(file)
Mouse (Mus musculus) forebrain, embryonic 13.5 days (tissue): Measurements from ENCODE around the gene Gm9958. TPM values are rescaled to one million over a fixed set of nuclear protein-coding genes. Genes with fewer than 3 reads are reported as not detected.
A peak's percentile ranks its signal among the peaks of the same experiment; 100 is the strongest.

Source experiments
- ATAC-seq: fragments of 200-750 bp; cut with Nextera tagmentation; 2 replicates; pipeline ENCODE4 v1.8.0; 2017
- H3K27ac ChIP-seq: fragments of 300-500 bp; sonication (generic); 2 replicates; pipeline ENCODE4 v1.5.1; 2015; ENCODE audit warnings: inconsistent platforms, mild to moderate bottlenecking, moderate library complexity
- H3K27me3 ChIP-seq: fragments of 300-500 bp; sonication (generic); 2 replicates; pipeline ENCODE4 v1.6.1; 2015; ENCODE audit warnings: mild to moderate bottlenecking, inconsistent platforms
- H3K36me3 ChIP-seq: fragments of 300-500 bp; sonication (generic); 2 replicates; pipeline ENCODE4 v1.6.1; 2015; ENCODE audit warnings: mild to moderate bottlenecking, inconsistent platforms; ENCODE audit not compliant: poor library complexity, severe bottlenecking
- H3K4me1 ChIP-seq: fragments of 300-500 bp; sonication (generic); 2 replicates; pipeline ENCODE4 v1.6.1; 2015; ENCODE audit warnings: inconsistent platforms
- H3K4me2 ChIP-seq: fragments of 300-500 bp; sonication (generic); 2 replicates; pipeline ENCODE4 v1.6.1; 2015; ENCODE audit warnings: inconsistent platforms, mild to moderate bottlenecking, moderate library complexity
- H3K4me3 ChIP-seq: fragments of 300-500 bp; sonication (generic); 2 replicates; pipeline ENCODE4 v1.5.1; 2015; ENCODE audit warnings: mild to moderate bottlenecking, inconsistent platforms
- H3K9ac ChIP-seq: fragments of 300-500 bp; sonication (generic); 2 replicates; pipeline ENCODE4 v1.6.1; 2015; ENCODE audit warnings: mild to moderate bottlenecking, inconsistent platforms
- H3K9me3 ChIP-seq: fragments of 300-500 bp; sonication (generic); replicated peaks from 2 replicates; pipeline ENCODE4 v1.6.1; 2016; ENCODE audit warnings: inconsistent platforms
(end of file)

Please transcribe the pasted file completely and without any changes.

Mouse (Mus musculus) forebrain, embryonic 13.5 days (tissue): Measurements from ENCODE around the gene Gm9958. TPM values are rescaled to one million over a fixed set of nuclear protein-coding genes. Genes with fewer than 3 reads are reported as not detected.
A peak's percentile ranks its signal among the peaks of the same experiment; 100 is the strongest.

Source experiments
- ATAC-seq: fragments of 200-750 bp; cut with Nextera tagmentation; 2 replicates; pipeline ENCODE4 v1.8.0; 2017
- H3K27ac ChIP-seq: fragments of 300-500 bp; sonication (generic); 2 replicates; pipeline ENCODE4 v1.5.1; 2015; ENCODE audit warnings: inconsistent platforms, mild to moderate bottlenecking, moderate library complexity
- H3K27me3 ChIP-seq: fragments of 300-500 bp; sonication (generic); 2 replicates; pipeline ENCODE4 v1.6.1; 2015; ENCODE audit warnings: mild to moderate bottlenecking, inconsistent platforms
- H3K36me3 ChIP-seq: fragments of 300-500 bp; sonication (generic); 2 replicates; pipeline ENCODE4 v1.6.1; 2015; ENCODE audit warnings: mild to moderate bottlenecking, inconsistent platforms; ENCODE audit not compliant: poor library complexity, severe bottlenecking
- H3K4me1 ChIP-seq: fragments of 300-500 bp; sonication (generic); 2 replicates; pipeline ENCODE4 v1.6.1; 2015; ENCODE audit warnings: inconsistent platforms
- H3K4me2 ChIP-seq: fragments of 300-500 bp; sonication (generic); 2 replicates; pipeline ENCODE4 v1.6.1; 2015; ENCODE audit warnings: inconsistent platforms, mild to moderate bottlenecking, moderate library complexity
- H3K4me3 ChIP-seq: fragments of 300-500 bp; sonication (generic); 2 replicates; pipeline ENCODE4 v1.5.1; 2015; ENCODE audit warnings: mild to moderate bottlenecking, inconsistent platforms
- H3K9ac ChIP-seq: fragments of 300-500 bp; sonication (generic); 2 replicates; pipeline ENCODE4 v1.6.1; 2015; ENCODE audit warnings: mild to moderate bottlenecking, inconsistent platforms
- H3K9me3 ChIP-seq: fragments of 300-500 bp; sonication (generic); replicated peaks from 2 replicates; pipeline ENCODE4 v1.6.1; 2016; ENCODE audit warnings: inconsistent platforms